Monday, June 10, 2013


I sit up, and I have forgotten what I was just doing. I look around, and the setting is familiar. "Is this another training simulation?" The technician glances past me and nods.

"What is the last thing you remember, Sam?"

"I was told to come in for another briefing. I remember sitting down, being hooked up. It went fast, didn't it?" I am confused. There should be more, shouldn't there? It's on the tip of my tongue, almost. Like seeing an actor I should know whose face is familiar, but I just can't remember where I saw him before.

"What day is it?" The technician taps some data into her module.


"And the date," she asks?

"July 18th, 2034."

"Very good. Report to medical for the rest of your battery."

I smile. She's pretty, but too serious. "Thank you."

She doesn't even make eye contact with me before she walks away, tapping data into her module.

Why am I so tired? I woke up at 05:30, reported in at 06:00, and was in training by 07:00. I look at the time on my module: 21:06. I'm still confused.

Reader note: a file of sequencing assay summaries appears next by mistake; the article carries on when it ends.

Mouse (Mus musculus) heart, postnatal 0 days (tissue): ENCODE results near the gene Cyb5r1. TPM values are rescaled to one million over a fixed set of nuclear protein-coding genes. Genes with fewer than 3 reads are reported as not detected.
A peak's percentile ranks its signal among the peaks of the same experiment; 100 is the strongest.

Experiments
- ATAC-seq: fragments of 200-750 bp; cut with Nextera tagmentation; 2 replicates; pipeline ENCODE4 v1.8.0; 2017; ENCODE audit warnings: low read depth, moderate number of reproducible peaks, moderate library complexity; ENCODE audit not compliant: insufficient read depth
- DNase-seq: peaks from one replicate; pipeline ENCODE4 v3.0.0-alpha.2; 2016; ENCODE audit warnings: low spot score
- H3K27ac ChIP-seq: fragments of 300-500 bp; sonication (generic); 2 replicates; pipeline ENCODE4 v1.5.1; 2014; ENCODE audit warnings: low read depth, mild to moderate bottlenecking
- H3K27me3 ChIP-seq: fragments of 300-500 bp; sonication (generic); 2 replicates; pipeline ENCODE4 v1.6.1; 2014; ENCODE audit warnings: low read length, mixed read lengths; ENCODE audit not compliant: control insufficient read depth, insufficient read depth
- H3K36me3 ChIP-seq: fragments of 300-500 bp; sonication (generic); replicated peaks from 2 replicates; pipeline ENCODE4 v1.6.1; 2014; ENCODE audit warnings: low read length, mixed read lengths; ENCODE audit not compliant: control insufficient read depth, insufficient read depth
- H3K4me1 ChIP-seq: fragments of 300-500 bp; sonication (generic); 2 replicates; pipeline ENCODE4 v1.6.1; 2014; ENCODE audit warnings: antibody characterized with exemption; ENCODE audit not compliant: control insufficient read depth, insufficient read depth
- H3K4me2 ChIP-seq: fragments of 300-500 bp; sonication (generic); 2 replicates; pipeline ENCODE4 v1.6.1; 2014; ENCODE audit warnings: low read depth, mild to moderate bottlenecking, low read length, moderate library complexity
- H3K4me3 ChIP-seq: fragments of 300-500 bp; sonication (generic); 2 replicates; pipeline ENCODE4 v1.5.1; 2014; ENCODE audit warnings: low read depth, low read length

In the medical bay, the doctor takes a blood sample, shines a light in my eyes, and examines my port. "Good and clean," he says.

"Why am I so confused?"

"It's natural. We give you a drug for the simulations, to keep you from feeling sick during neural interface. The confusion will wear off."

"But, why can't I remember?"

"You don't want to remember when they actually send you on a mission, do you? Don't you remember what Post Traumatic Stress Disorder does to people? The drug suppresses the physiological response to warfare that ultimately leads to PTSD. This is better for you, Sam. Ok?"

"Ok." I don't really understand. But, they've been really nice to me. The military gave me new legs and a new hand and new eyes. Sometimes I still remember the explosion. But I have pills they give me that make me forget.

"Go home, Sam. We'll call you when we need you again."

"Thank you, Doctor."

"You're welcome, Sam. Have a good evening."

"I will. You too."

As I drive back home, I know Kelly is going to be mad I was so late again. I close the garage behind me and try to be quiet as I go up the stairs. The kids are in bed, and so is Kelly. I undress and get in bed with her, but she rolls away.

The next morning, she packs lunches for the kids and sends them to the bus stop while I do my morning workout in the basement. As I come upstairs, drying off, she is on the phone. "Yes, that sounds wonderful. Next week, then. Ok. Sure. Bye, Bex."